How do you cope with summer heat?
While heat in the boat isn’t strictly a galley issue, cooking is the one thing that puts the most heat into the boat. Different cruisers cope in different ways:
- Some stay in marinas where they can run air conditioning.
- Some opt for being part-year cruisers, either returning to a second home or making extended visits to family and friends.
- Others cope by more or less refusing to cook in the galley, instead using the grill for almost everything.
We opted for a fourth choice: improving our boat’s ventilation so that the cooking heat didn’t stay in the boat. We wanted to be out in the islands, not at a marina or in the US—the summer is gorgeous in the Sea of Cortez and the water is clearest for snorkeling when the temperatures are the hottest. And while we used the grill somewhat, and I tended to cook on the stove instead of in the oven (although I still baked bread frequently), we didn’t want to totally change our lifestyle.
With a little work and a few hundred dollars in supplies (less than the cost of one month in a slip or airfare back to the US), we dramatically improved the ventilation on the boat without significantly increasing the electrical load. Summers were enjoyable. And when other cruisers came aboard Que Tal, most remarked about how much cooler our boat was than theirs.
Here are our five keys to improving our boat’s ventilation:
First, two things that are totally free—
Remove the screens when there are no bugs.
In the Sea of Cortez, there were rarely bugs to the point where we felt the need for screens. And when the breeze is light, screens block a lot of air movement. When there aren’t a lot of bugs around, try taking your screens out and see how much more air comes in the boat. If needed, replace the screens near sunset or whenever bugs come out where you are. Along the same lines, don’t use no-see-um screens if regular ones will do: no-see-um screens almost totally block any wind.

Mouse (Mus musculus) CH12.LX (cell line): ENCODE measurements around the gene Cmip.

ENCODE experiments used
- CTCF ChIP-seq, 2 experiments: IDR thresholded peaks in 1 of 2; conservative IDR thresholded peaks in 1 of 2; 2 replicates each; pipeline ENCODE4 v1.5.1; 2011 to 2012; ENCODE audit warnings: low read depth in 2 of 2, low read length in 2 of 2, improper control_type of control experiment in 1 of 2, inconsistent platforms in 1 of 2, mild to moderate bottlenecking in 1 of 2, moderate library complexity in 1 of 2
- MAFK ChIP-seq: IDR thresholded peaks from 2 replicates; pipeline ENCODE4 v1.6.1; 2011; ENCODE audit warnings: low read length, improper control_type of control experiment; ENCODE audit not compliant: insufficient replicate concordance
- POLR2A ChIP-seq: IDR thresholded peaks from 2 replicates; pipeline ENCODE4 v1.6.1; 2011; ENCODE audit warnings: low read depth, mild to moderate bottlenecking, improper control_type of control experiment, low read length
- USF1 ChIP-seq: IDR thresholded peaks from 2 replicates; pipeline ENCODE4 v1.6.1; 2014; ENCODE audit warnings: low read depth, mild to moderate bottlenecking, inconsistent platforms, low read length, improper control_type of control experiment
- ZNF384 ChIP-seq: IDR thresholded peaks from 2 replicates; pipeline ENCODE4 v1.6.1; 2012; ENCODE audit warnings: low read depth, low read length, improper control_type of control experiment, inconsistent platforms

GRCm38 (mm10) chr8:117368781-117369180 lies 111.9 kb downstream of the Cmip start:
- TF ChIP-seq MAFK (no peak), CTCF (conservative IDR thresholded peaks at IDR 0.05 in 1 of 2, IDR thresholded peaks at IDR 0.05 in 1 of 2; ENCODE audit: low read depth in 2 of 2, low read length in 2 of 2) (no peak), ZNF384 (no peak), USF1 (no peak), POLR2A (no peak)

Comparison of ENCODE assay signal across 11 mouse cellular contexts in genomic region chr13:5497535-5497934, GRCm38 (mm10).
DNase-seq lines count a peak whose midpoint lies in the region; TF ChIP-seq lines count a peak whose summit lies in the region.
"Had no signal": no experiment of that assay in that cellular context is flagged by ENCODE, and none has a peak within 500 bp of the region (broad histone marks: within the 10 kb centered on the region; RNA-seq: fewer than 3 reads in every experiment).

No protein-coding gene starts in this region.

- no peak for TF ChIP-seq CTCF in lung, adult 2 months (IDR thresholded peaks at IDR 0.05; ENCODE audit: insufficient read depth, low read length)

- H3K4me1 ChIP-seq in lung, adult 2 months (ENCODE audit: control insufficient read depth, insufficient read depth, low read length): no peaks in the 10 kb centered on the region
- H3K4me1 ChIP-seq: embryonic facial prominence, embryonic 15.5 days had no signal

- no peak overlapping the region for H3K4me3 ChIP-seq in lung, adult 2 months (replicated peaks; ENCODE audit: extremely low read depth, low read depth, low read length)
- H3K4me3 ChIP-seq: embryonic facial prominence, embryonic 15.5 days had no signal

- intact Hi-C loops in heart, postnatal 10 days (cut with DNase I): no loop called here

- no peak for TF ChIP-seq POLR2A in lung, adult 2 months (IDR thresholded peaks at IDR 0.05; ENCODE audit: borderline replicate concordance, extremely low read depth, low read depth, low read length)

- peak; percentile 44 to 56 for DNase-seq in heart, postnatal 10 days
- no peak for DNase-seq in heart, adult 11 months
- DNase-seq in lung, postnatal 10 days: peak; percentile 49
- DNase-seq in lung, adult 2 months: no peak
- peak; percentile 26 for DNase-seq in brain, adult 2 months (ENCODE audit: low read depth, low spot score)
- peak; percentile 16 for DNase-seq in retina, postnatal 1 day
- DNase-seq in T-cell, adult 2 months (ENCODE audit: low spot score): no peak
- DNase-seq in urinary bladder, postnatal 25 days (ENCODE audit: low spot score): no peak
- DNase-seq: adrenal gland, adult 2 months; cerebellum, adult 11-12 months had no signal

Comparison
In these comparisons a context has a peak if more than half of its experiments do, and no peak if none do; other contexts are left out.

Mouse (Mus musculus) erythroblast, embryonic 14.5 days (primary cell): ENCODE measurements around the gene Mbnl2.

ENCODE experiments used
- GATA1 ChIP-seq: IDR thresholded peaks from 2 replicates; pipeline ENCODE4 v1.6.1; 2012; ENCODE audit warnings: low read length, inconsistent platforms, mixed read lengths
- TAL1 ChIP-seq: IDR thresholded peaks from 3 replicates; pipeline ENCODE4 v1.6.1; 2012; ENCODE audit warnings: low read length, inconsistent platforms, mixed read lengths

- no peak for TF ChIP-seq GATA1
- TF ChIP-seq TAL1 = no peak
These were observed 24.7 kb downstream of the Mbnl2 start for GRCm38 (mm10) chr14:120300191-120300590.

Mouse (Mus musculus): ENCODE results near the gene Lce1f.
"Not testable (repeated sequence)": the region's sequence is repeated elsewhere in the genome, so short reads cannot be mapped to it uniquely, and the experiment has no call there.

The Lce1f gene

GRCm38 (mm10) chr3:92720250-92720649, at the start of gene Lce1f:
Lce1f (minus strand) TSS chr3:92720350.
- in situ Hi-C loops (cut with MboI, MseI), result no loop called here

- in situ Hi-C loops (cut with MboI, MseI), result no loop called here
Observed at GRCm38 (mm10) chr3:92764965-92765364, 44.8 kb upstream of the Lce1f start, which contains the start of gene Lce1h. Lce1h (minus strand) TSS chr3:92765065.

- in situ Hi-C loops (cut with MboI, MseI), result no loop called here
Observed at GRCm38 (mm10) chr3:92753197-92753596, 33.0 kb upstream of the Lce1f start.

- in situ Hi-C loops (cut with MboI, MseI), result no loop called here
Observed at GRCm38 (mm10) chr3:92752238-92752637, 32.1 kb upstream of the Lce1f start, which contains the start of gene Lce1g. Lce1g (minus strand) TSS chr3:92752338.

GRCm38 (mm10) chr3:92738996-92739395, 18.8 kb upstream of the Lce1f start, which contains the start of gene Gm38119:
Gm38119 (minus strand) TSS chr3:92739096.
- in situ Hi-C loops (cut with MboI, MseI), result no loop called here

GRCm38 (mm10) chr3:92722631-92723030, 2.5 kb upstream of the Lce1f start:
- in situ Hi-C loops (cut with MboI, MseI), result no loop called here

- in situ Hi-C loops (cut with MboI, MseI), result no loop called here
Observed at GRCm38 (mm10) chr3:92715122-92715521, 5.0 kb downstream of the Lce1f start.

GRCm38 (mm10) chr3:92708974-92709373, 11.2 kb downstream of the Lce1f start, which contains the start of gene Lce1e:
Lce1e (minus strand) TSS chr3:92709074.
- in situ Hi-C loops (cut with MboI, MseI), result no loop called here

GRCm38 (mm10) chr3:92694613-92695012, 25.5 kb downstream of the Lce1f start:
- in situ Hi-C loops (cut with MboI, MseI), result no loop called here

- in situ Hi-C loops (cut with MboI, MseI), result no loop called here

Open up the cockpit as much as possible.
Screens or side-curtain sunshades enclosing the cockpit also restrict air movement—both in the cockpit and for air to move up and out through the companionway. When we had our dodger and bimini redesigned, Danny from Pacific Thread in La Paz suggested that we make the “windshield” removable—another huge improvement to air flow. Admittedly, if bugs are a big problem where you’re cruising, removing cockpit screens might not be practical, or you might have to put them back in place for part of the day.
And now three more suggestions for improved ventilation, all of which don’t qualify as “cheap”—but all of which we felt all were well worth the money:
Low-draw 12-volt fans
We had 8 fans on board: 1 in the galley, 2 in the saloon, 1 in the head, 2 in the v-berth, 1 in the quarter berth (almost never used) and 1 in the lazarette (not often used, but very appreciated when it was).
We’d only turn on the one(s) where we actually were at any time, and since our preferred Caframo fans only drew 0.6 amps, they were not a significant drain on our batteries. The two in the saloon were not permanently mounted, so we also could move them to the cockpit when needed (see photo at the top of this article!).
The previous owner had installed some of the fans and we added more. We found that we greatly preferred the Caframo 12-volt 2-speed fans to the Hella fans—they moved far more air per amp.
I’ve written a separate article on 12-volt fans, and why we liked these better than other models. However, if you want to go straight to our preferred fans, here’s the link to them: